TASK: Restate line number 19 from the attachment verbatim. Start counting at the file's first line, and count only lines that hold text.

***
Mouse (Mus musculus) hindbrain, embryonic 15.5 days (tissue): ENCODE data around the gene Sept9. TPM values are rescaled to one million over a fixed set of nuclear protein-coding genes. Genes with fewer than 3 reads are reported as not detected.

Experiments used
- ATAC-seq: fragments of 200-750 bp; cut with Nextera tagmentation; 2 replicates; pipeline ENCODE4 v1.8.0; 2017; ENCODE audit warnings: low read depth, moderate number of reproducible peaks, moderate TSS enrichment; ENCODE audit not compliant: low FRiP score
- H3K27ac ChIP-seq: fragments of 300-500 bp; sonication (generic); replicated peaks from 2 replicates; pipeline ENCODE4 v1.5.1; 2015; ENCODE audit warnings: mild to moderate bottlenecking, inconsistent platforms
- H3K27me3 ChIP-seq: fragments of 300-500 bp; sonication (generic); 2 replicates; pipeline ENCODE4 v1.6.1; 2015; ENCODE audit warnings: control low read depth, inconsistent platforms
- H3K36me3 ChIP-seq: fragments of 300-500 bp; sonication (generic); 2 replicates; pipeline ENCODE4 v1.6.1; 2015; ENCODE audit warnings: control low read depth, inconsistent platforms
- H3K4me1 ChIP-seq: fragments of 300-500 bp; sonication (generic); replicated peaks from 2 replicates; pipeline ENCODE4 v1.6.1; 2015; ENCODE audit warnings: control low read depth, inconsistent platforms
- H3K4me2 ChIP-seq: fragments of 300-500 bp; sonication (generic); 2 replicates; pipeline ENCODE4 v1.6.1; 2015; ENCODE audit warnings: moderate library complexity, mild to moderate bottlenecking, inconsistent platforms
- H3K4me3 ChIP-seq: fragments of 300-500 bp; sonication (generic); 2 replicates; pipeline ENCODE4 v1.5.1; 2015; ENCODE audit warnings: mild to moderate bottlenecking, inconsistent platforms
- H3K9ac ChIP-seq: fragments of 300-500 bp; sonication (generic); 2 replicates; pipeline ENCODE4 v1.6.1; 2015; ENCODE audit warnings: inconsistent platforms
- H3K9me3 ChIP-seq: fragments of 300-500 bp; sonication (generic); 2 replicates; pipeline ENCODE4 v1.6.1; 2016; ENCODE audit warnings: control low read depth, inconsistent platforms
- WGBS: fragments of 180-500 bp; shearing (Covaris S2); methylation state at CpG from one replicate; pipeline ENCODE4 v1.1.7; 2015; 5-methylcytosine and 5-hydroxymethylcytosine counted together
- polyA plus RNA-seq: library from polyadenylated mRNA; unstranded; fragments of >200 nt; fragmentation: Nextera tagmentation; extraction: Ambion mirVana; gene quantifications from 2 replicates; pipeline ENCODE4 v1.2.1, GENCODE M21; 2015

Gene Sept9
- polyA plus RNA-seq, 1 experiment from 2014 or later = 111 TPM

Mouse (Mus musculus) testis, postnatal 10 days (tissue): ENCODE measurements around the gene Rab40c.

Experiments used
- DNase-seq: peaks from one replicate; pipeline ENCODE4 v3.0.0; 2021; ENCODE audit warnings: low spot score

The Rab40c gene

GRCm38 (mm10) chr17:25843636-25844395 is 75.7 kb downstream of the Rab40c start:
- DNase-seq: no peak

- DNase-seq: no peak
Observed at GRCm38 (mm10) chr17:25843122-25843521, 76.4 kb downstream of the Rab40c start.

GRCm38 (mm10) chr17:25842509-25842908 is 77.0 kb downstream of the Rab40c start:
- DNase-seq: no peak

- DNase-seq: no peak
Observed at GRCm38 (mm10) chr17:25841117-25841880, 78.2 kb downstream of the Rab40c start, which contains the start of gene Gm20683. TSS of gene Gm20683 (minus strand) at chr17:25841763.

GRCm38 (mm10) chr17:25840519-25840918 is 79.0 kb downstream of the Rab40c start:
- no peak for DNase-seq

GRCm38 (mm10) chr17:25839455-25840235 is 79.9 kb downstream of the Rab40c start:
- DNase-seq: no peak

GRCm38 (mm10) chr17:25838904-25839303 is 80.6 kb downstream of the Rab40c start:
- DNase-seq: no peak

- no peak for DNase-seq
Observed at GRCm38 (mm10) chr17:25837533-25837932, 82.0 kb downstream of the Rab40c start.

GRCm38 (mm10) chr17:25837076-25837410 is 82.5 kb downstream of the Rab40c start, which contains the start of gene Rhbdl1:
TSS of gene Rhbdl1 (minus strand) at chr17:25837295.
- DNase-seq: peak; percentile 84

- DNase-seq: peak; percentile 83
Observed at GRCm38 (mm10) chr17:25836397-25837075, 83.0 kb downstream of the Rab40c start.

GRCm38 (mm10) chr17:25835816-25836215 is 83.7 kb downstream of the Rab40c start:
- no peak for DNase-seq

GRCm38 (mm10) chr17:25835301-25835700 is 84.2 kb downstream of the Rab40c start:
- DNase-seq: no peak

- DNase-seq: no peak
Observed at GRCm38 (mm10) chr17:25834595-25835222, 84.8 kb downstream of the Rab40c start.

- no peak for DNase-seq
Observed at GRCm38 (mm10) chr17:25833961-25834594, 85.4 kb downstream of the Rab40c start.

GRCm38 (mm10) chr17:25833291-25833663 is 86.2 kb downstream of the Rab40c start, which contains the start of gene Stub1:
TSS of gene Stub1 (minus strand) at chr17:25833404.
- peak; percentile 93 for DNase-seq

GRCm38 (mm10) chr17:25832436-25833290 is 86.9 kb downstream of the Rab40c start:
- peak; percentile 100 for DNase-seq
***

The Rab40c gene